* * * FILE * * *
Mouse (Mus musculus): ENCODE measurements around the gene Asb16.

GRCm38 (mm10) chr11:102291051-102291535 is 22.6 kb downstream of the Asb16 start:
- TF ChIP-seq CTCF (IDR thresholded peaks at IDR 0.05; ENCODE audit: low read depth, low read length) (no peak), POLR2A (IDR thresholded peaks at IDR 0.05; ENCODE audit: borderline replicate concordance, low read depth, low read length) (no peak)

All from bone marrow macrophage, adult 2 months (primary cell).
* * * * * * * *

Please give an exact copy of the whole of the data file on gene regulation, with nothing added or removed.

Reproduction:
Mouse (Mus musculus): ENCODE measurements around the gene Asb16.

GRCm38 (mm10) chr11:102291051-102291535 is 22.6 kb downstream of the Asb16 start:
- TF ChIP-seq CTCF (IDR thresholded peaks at IDR 0.05; ENCODE audit: low read depth, low read length) (no peak), POLR2A (IDR thresholded peaks at IDR 0.05; ENCODE audit: borderline replicate concordance, low read depth, low read length) (no peak)

All from bone marrow macrophage, adult 2 months (primary cell).